Africa’s cities can and must turn this around. A fundamental first step is to recognise the importance of municipal governance. Sensitive to local conditions, it is this sphere of government that is best placed to steer cities into the future. Its specific weaknesses aside, South Africa is a pathbreaker, with constitutional recognition and a sophisticated institutional design for its municipalities. Crucially, it also accords them revenue-raising powers. This is not the case elsewhere on the continent.
Angola, for example does not have municipal governments, merely administrative divisions of the national government. Despite the recognition of the potential benefits of decentralisation, many African countries have been averse to it. Strong local governments challenge the control of central governments and add complexity to the management of countries’ finances. As a consequence, strong local institutions and locally-sensitive planning struggle to emerge.
Then there is the raw political dimension. When the Kampala municipality fell to the opposition, the Ugandan government simply introduced a parallel administration, reducing the city council to virtual impotence.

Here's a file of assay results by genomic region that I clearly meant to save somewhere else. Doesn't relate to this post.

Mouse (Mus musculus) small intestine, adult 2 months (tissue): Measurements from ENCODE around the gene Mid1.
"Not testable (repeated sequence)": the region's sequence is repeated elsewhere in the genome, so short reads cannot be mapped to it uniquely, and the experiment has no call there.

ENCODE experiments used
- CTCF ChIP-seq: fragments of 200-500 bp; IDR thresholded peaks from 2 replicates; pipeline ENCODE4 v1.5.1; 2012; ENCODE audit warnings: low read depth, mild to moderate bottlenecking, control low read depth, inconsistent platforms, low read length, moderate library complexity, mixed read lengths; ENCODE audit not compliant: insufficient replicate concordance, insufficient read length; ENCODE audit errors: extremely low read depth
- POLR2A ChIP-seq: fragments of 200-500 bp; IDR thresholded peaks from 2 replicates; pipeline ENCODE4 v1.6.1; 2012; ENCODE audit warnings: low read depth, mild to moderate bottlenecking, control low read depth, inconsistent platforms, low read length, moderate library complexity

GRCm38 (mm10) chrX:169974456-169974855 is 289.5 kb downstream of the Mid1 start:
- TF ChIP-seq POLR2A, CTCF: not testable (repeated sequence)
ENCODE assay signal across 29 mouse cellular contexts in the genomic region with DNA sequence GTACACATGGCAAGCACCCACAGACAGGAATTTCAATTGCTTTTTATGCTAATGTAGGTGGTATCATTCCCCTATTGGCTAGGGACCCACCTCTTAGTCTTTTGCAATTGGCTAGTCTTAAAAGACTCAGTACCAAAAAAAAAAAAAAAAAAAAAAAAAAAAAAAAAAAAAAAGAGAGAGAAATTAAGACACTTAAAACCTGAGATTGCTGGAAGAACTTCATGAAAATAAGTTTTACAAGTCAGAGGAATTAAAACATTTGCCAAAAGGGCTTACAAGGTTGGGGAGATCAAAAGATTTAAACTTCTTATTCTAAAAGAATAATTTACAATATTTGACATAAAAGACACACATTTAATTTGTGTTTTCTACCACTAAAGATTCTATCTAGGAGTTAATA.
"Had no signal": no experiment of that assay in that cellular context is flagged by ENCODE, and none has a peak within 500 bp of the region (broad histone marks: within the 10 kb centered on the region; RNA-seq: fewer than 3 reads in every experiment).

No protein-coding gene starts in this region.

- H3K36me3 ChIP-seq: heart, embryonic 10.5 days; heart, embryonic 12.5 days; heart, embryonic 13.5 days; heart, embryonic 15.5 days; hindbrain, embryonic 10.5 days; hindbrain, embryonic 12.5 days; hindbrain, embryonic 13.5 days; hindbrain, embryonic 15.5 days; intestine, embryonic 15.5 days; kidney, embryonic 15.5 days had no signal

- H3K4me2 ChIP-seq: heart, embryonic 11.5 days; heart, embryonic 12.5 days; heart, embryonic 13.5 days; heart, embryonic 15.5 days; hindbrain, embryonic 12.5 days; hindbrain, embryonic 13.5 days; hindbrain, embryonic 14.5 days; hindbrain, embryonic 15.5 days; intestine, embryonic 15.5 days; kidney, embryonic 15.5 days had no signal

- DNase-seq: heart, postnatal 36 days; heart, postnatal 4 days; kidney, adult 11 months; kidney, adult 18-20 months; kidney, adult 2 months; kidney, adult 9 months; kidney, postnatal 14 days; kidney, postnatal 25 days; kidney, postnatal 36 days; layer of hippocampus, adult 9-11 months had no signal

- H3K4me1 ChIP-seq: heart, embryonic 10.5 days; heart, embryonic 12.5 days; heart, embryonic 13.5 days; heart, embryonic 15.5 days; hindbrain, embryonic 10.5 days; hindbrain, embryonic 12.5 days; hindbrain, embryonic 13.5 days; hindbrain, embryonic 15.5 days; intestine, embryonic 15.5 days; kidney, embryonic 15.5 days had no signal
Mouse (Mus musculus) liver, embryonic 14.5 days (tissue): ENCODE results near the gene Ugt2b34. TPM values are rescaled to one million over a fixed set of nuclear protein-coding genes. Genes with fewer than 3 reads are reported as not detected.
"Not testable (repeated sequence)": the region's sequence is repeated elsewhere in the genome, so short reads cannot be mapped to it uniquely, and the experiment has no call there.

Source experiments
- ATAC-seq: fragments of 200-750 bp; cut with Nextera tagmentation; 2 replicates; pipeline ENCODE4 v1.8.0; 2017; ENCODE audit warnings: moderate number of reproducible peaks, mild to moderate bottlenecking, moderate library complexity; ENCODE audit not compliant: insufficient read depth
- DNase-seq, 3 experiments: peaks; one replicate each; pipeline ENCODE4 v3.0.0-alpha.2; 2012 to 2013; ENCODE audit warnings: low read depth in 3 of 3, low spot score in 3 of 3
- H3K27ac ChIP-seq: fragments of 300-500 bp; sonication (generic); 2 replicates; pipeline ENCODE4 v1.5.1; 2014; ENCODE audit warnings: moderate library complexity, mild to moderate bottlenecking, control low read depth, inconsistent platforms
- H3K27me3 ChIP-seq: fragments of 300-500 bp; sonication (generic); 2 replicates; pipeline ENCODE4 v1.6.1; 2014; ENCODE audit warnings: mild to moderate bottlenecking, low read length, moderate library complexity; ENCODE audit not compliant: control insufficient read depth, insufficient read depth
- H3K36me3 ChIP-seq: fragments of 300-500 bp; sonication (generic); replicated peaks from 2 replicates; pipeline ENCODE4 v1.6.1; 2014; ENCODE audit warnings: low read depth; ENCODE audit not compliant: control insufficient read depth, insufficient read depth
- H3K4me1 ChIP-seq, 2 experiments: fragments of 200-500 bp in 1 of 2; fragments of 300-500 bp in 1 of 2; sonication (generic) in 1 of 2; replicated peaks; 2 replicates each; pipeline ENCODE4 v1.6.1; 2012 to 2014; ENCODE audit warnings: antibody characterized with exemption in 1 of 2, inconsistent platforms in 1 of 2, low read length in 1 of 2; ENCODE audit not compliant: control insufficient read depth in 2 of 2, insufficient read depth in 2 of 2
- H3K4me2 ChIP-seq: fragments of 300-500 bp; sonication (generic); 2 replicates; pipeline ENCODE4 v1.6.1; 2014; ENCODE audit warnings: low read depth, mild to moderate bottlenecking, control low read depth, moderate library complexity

But even if this policy and institutional space were to be provided, Africa’s cities confront extensive deficits in their own administrative and resource capacities. Even where properly-constituted municipalities exist, they are often reliant on fiscal transfers from national treasuries. They must undertake the hard process of constructing the administrative systems and development capacities, mobilising resources and rolling out the well-designed infrastructure – without which the continent’s aspirations in the modern world will be stillborn.
Those aspirations are reflected in the intriguing possibilities offered by modern technology, in fields as diverse as utilities management, to land registration, to electrification and sanitation. But each demands careful consideration that must be provided by accountable leadership and a competent administration.
Cities will be the battlegrounds where the 21st century’s twin challenges of inequality and social disconnection will be fought. South Africa’s mayors and other stakeholders are realising that cities are the key developmental hubs and that how they tackle infrastructure, health and the environment at city level is what matters. That’s why city mayors were included at the Paris climate change meeting in November last year – because any global commitments will require cities to play their part. These rapidly altering realities demand that Africans – elites and ordinary citizens – give due attention to the governance of their municipalities. The upcoming municipal elections in South Africa are thus no sideshow. With our more mature cities and stagnant economic growth, effective, accountable and visionary governance of our urban centres is a goal that we can ill afford to miss.